A two step analysis must be applied to determine the admissibility of M.M.'s voice identification of defendant. State v. Madison, 109 N.J. 223, 232-33, 536 A.2d 254 (1988). In Madison, our Supreme Court noted:

a court must first decide whether the procedure in question was in fact impermissibly suggestive. If the court does find the procedure impermissibly suggestive, it must then decide whether the objectionable procedure resulted in a "very substantial likelihood of irreparable misidentification." Simmons v. United States, supra, 390 U.S. at 384, 88 S. Ct. at 971, 19 L. Ed. 2d at 1253; accord Neil v. Biggers, supra, 409 U.S. at 199-201, 93 S. Ct. at 382-383, 34 L. Ed. 2d at 411; Stovall v. Denno, supra, 388 U.S. at 302, 87 S. Ct. at 1972, 18 L. Ed. 2d at 1206. In carrying out the second part of the analysis, the court will focus on the reliability of the identification. If the court finds that the identification is reliable despite the impermissibly suggestive nature of the procedure, the identification may be admitted into evidence. "Reliability is the linchpin in determining the admissibility of identification testimony...." Manson v. Brathwaite, supra, 432 U.S. at 114, 97 S. Ct. at 2253, 53 L. Ed. 2d at 154. The reliability determination is to be made from the totality of the circumstances adduced in the particular case. Neil v. Bigger, supra, 409 U.S. at 199, 93 S. Ct. at 382, 34 L. Ed. 2d at 411.

[ State v. Madison, supra, 109 N.J. at 232-33].

A review of several cases is helpful. In Clausell, our Supreme Court held that the totality of the circumstances indicated that the suggestive identification was unreliable. Clausell, (supra) , 121 N.J. at 328-29. The only voice identification occurred in the courtroom and the defendant was the only person who spoke. Ibid. Defendant spoke the words that the perpetrator spoke on the night the crime was committed and twenty months had elapsed between the commission of the crime and the in-court identification. Id. at 329. The witness only heard the perpetrator speak two words on the night when the crime was committed and her in-court identification was not bolstered by any pretrial voice identification. Ibid. Finally, although the witness identified his voice as the voice of the perpetrator, she testified that there was nothing distinct about the defendant's voice. Ibid.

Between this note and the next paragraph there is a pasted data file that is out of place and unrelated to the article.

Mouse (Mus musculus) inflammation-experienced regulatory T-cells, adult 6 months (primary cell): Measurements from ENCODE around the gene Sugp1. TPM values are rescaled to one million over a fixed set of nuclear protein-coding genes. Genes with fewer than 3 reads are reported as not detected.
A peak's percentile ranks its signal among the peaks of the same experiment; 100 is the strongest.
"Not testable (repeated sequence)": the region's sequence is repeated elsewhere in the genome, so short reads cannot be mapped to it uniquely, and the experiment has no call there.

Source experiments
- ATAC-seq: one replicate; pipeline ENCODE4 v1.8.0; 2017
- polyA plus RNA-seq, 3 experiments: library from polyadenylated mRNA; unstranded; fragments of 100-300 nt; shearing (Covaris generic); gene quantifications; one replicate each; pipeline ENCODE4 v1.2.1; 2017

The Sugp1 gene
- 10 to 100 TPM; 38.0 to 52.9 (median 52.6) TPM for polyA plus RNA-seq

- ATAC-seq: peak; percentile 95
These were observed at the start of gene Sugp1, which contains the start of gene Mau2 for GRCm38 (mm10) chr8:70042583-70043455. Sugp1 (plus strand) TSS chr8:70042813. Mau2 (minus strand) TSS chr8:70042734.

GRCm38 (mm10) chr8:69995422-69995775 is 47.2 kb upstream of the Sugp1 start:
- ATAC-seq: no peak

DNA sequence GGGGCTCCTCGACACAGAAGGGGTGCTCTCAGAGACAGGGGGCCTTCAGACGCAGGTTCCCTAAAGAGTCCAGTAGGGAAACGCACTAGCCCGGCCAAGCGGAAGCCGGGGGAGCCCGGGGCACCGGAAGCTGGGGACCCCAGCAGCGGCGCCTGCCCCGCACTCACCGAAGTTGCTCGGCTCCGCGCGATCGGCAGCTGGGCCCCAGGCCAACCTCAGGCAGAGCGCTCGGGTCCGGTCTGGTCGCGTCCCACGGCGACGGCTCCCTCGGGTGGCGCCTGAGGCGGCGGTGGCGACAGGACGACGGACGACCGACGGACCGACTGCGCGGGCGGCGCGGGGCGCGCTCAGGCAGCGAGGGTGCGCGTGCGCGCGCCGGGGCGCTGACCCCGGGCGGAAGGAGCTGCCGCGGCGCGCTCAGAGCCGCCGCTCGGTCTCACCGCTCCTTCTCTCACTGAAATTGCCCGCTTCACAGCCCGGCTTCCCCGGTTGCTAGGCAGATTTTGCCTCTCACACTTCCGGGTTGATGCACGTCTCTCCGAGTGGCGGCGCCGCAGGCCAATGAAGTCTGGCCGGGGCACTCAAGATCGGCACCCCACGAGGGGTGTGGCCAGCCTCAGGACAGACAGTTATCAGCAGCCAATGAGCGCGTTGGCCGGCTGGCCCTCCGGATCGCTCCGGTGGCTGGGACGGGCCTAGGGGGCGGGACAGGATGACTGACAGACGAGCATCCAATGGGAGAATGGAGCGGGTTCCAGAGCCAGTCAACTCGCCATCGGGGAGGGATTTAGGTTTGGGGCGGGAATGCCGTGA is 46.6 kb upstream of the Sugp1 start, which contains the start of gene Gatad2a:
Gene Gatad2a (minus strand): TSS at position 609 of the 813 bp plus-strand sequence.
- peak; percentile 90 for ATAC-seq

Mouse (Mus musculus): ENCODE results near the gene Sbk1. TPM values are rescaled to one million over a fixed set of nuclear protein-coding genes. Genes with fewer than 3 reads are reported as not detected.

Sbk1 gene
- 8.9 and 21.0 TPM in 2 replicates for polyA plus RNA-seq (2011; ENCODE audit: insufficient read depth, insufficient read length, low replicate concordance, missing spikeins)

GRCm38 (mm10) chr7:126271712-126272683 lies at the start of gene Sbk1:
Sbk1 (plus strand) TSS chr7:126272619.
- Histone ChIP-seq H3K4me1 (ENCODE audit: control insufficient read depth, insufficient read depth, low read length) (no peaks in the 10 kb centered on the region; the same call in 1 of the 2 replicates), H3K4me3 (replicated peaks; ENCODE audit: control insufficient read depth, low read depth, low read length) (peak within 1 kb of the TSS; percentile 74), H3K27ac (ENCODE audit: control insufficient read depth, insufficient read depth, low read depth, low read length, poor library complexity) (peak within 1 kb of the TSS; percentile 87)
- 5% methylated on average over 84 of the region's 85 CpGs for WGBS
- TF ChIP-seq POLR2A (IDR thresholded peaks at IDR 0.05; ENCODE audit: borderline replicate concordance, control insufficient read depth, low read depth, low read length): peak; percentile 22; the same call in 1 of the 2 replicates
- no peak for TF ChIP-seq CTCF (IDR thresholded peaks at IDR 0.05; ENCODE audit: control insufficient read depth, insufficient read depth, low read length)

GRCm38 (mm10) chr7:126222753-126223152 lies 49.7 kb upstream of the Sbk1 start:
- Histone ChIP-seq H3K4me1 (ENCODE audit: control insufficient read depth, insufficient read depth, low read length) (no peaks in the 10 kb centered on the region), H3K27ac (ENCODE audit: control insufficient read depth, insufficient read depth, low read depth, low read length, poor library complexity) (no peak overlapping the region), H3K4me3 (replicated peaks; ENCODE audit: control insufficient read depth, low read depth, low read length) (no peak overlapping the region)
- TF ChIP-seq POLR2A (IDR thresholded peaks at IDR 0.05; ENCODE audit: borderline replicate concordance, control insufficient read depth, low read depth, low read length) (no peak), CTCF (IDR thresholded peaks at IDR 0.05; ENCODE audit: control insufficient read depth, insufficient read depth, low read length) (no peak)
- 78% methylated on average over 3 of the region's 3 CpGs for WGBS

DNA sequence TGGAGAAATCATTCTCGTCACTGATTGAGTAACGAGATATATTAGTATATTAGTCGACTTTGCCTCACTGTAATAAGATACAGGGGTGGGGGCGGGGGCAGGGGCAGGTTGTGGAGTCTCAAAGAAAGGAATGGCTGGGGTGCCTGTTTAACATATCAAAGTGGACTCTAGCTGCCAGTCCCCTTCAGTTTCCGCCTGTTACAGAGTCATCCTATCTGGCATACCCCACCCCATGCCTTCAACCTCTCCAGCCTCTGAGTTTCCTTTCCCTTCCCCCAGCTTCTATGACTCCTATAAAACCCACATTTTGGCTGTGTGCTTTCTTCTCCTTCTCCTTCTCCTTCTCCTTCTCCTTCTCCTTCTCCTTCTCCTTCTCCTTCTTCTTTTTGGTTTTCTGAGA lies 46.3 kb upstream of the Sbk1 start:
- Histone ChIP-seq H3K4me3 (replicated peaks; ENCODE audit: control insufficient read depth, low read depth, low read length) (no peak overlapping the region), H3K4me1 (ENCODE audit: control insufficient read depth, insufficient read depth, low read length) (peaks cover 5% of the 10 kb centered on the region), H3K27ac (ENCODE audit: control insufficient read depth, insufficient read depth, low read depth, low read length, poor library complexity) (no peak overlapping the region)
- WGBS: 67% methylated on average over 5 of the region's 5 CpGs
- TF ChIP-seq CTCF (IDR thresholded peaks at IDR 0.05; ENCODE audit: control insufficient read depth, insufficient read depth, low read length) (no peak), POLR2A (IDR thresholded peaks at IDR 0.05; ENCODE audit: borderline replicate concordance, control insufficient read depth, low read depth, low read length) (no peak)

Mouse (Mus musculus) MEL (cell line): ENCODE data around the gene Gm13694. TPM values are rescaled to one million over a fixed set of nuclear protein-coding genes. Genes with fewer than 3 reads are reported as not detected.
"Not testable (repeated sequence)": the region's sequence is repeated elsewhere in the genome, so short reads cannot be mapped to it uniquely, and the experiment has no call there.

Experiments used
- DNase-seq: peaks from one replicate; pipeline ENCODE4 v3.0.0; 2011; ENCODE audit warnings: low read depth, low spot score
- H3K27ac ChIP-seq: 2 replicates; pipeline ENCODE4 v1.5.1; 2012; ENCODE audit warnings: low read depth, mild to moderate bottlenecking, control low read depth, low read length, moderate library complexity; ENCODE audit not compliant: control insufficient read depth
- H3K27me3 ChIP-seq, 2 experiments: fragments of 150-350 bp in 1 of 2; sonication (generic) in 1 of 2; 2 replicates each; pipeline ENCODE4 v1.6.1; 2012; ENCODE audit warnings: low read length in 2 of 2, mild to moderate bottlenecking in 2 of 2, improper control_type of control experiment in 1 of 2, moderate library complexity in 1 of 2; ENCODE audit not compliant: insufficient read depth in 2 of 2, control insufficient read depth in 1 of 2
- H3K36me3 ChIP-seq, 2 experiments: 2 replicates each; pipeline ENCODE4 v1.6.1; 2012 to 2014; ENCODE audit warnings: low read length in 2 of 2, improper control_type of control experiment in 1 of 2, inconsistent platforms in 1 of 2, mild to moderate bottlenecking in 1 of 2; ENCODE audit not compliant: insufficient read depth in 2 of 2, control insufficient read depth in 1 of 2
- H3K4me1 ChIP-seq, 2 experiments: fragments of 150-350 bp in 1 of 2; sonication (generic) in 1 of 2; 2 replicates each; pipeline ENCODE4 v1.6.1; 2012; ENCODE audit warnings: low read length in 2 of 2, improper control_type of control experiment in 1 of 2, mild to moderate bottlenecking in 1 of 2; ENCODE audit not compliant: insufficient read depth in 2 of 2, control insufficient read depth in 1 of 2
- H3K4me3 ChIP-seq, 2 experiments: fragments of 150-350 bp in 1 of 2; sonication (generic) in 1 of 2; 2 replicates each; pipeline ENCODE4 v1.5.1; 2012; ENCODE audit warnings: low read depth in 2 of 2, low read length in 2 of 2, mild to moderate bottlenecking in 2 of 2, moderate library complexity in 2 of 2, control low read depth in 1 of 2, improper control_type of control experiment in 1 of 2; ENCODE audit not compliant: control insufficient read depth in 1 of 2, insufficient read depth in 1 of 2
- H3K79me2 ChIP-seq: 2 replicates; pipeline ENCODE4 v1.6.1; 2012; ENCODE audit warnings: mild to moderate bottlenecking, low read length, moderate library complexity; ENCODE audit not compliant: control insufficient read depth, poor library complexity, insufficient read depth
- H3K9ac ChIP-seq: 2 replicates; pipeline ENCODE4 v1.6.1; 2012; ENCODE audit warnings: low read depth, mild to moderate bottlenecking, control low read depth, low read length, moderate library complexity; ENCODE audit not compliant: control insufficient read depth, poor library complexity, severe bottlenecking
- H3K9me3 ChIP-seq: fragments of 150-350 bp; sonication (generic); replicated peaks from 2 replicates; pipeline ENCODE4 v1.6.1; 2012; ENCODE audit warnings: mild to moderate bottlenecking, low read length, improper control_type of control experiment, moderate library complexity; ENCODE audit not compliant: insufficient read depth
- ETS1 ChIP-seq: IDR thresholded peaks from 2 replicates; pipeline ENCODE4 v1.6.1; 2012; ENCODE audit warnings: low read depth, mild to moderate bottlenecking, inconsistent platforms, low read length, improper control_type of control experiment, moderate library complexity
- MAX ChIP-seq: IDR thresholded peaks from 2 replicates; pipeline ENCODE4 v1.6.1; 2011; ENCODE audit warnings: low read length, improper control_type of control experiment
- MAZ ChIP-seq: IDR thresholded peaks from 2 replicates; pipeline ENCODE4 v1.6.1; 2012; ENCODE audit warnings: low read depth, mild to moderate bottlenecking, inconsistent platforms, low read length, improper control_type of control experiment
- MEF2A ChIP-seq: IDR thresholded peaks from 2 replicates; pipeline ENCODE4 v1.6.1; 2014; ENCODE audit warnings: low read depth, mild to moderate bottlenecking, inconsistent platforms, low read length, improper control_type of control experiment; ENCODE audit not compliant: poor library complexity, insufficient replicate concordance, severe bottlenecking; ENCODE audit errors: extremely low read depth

In State v. Johnson, supra, 138 N.J. Super. at 585, the court concluded that the victim's voice identification was reliable because the assailant carried on a conversation with the victim for a half hour before, during, and after the sexual assault. Further, the victim was alert, gave an accurate description of defendant's voice, and made a positive identification the day after the attack at a voice "show-up" at police headquarters. Id. at 584.

In United States v. Schultz, 698 F.2d 365 (8th Cir. 1983), a pretrial voice lineup occurred that was similar to the procedure used in the case at bar. The defendant alleged that the recording of his voice sounded halting and uneducated with an accent while the voices of the five FBI agents who participated in the lineup sounded educated and highly trained. Id. at 367. The court stated that the difference in accent and vocal style was not so pronounced as to result in impermissible suggestiveness, but the discrepancy in volume and sound resolution when defendant's voice was played did amount to impermissible suggestiveness. Id. at 367-68. Nevertheless, the court found that the in-court identification was admissible because the witnesses paid careful attention to the extortionist's voice even though they only heard it for a short period of time, neither witness equivocated in the identification of defendant even though neither provided a description of the extortionist's voice prior to trial, and the three months that elapsed between the crime and the lineup did not render the identifications unreliable. Id. at 368.